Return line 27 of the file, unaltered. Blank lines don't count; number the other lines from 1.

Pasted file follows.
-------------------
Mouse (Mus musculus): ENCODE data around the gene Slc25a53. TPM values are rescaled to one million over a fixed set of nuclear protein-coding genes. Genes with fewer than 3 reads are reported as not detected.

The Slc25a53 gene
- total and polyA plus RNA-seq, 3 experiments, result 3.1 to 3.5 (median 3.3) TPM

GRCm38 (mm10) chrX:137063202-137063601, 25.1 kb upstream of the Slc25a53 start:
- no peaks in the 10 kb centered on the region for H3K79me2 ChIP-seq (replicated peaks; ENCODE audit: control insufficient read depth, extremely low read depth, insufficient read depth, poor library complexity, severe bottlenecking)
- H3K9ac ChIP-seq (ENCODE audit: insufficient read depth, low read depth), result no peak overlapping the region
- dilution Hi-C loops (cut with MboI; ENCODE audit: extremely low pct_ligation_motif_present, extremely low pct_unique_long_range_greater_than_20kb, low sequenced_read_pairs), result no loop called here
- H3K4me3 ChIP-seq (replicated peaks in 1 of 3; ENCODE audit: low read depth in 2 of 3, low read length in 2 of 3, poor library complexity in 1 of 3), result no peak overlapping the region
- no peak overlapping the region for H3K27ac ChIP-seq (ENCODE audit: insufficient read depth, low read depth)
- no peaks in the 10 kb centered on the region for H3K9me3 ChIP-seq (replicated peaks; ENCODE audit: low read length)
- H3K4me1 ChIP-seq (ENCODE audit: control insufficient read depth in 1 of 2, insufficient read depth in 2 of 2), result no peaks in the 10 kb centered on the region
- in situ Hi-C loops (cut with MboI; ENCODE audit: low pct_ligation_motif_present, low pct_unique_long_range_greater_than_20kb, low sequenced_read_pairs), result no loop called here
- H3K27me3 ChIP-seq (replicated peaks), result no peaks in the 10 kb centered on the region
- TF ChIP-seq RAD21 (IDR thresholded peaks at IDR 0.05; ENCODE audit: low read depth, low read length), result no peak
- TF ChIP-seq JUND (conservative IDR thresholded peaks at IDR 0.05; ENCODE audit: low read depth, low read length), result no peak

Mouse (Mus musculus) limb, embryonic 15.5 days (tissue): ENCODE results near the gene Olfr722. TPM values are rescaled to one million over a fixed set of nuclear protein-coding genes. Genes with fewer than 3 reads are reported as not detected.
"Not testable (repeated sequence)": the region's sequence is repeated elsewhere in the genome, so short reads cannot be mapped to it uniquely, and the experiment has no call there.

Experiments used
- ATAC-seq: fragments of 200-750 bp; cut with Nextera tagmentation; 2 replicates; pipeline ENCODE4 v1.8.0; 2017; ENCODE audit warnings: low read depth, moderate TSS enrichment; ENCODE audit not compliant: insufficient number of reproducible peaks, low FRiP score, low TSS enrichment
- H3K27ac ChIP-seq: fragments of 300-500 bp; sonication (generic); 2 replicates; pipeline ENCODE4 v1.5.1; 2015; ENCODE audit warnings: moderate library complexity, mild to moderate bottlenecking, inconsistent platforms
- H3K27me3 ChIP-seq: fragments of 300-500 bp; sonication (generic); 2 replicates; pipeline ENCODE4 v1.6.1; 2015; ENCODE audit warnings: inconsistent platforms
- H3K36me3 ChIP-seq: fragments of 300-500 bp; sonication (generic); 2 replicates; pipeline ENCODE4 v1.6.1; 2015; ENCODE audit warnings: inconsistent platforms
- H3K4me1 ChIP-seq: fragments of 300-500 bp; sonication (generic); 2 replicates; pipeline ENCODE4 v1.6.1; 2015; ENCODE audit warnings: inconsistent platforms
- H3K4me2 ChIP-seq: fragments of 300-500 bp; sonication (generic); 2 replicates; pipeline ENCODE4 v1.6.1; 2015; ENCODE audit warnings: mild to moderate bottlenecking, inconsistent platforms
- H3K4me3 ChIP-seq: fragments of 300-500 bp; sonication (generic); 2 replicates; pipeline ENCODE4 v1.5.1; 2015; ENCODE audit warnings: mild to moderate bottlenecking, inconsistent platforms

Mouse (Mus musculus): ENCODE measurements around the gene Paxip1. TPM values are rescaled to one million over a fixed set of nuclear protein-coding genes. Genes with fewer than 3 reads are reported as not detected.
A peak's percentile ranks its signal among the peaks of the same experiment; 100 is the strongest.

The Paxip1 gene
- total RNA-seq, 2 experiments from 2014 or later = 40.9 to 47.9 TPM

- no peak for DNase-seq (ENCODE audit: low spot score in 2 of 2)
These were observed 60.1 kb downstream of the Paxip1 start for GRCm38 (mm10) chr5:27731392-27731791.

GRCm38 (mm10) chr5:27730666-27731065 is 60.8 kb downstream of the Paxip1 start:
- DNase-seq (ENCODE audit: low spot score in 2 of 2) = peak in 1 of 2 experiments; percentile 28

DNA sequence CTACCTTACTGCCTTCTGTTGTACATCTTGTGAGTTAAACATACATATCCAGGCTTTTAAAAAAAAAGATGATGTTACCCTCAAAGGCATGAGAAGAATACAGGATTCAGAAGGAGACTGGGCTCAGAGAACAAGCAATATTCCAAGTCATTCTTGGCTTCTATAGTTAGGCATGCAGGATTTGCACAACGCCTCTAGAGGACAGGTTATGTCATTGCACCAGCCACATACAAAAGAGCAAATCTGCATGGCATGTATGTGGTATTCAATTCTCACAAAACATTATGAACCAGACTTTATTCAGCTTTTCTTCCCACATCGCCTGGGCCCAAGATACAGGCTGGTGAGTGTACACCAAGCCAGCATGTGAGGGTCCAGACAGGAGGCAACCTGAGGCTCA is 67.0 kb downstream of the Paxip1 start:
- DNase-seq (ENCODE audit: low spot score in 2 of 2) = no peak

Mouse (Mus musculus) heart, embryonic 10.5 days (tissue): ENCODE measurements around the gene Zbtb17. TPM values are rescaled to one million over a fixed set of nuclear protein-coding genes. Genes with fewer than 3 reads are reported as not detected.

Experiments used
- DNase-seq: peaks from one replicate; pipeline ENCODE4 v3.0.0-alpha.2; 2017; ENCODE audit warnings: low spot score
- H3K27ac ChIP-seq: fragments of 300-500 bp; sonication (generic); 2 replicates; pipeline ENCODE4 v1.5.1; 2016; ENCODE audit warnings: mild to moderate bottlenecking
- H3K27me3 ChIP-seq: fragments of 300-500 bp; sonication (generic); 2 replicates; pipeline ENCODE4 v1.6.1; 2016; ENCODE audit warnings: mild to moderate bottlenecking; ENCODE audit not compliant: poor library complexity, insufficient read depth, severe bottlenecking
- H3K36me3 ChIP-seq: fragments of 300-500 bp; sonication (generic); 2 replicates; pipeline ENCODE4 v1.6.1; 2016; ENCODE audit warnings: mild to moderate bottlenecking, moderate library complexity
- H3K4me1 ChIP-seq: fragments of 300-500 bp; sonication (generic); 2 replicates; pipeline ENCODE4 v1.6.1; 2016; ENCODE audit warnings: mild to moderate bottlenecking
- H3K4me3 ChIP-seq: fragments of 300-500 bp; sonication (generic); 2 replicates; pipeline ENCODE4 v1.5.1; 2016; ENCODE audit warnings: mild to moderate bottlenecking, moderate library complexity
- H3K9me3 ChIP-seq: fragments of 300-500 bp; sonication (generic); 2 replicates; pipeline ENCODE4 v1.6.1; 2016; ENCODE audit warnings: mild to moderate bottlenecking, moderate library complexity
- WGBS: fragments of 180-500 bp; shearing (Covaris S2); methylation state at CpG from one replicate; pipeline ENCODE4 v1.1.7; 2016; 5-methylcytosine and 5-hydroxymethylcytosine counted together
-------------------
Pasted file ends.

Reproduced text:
A peak's percentile ranks its signal among the peaks of the same experiment; 100 is the strongest.